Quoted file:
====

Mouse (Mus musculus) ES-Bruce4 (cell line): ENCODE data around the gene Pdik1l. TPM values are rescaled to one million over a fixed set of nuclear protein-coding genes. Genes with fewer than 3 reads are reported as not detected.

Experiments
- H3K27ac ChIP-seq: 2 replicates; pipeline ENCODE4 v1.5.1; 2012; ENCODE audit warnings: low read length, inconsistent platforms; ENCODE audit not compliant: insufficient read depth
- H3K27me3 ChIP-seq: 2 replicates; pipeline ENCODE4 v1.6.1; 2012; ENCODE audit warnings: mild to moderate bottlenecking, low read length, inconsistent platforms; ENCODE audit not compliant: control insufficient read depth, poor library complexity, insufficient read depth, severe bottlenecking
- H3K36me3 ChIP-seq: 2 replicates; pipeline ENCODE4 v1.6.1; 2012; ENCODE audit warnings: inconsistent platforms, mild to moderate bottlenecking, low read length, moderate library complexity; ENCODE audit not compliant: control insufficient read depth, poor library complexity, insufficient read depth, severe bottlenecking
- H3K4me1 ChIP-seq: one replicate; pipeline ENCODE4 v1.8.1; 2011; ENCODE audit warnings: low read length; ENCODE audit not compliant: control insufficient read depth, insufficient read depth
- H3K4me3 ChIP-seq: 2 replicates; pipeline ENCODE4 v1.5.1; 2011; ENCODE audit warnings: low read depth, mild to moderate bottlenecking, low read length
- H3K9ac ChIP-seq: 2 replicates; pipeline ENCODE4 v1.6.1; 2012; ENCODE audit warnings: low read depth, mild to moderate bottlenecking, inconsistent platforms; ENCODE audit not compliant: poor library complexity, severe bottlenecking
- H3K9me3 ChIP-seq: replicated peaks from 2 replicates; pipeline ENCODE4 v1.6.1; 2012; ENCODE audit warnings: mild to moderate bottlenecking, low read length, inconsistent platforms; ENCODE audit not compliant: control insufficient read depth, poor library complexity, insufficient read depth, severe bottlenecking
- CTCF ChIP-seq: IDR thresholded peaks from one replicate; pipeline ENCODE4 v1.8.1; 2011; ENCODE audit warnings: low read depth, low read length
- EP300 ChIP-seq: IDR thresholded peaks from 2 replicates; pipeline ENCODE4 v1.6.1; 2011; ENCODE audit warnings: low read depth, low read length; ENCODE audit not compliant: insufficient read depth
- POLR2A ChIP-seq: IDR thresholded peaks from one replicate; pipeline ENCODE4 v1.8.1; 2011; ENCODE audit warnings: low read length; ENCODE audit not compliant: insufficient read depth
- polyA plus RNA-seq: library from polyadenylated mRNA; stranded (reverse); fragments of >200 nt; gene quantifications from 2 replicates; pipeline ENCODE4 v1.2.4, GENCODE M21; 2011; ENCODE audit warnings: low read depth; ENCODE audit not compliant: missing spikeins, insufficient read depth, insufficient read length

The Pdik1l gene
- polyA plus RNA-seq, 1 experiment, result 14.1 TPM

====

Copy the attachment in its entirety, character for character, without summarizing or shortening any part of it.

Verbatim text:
Mouse (Mus musculus) ES-Bruce4 (cell line): ENCODE data around the gene Pdik1l. TPM values are rescaled to one million over a fixed set of nuclear protein-coding genes. Genes with fewer than 3 reads are reported as not detected.

Experiments
- H3K27ac ChIP-seq: 2 replicates; pipeline ENCODE4 v1.5.1; 2012; ENCODE audit warnings: low read length, inconsistent platforms; ENCODE audit not compliant: insufficient read depth
- H3K27me3 ChIP-seq: 2 replicates; pipeline ENCODE4 v1.6.1; 2012; ENCODE audit warnings: mild to moderate bottlenecking, low read length, inconsistent platforms; ENCODE audit not compliant: control insufficient read depth, poor library complexity, insufficient read depth, severe bottlenecking
- H3K36me3 ChIP-seq: 2 replicates; pipeline ENCODE4 v1.6.1; 2012; ENCODE audit warnings: inconsistent platforms, mild to moderate bottlenecking, low read length, moderate library complexity; ENCODE audit not compliant: control insufficient read depth, poor library complexity, insufficient read depth, severe bottlenecking
- H3K4me1 ChIP-seq: one replicate; pipeline ENCODE4 v1.8.1; 2011; ENCODE audit warnings: low read length; ENCODE audit not compliant: control insufficient read depth, insufficient read depth
- H3K4me3 ChIP-seq: 2 replicates; pipeline ENCODE4 v1.5.1; 2011; ENCODE audit warnings: low read depth, mild to moderate bottlenecking, low read length
- H3K9ac ChIP-seq: 2 replicates; pipeline ENCODE4 v1.6.1; 2012; ENCODE audit warnings: low read depth, mild to moderate bottlenecking, inconsistent platforms; ENCODE audit not compliant: poor library complexity, severe bottlenecking
- H3K9me3 ChIP-seq: replicated peaks from 2 replicates; pipeline ENCODE4 v1.6.1; 2012; ENCODE audit warnings: mild to moderate bottlenecking, low read length, inconsistent platforms; ENCODE audit not compliant: control insufficient read depth, poor library complexity, insufficient read depth, severe bottlenecking
- CTCF ChIP-seq: IDR thresholded peaks from one replicate; pipeline ENCODE4 v1.8.1; 2011; ENCODE audit warnings: low read depth, low read length
- EP300 ChIP-seq: IDR thresholded peaks from 2 replicates; pipeline ENCODE4 v1.6.1; 2011; ENCODE audit warnings: low read depth, low read length; ENCODE audit not compliant: insufficient read depth
- POLR2A ChIP-seq: IDR thresholded peaks from one replicate; pipeline ENCODE4 v1.8.1; 2011; ENCODE audit warnings: low read length; ENCODE audit not compliant: insufficient read depth
- polyA plus RNA-seq: library from polyadenylated mRNA; stranded (reverse); fragments of >200 nt; gene quantifications from 2 replicates; pipeline ENCODE4 v1.2.4, GENCODE M21; 2011; ENCODE audit warnings: low read depth; ENCODE audit not compliant: missing spikeins, insufficient read depth, insufficient read length

The Pdik1l gene
- polyA plus RNA-seq, 1 experiment, result 14.1 TPM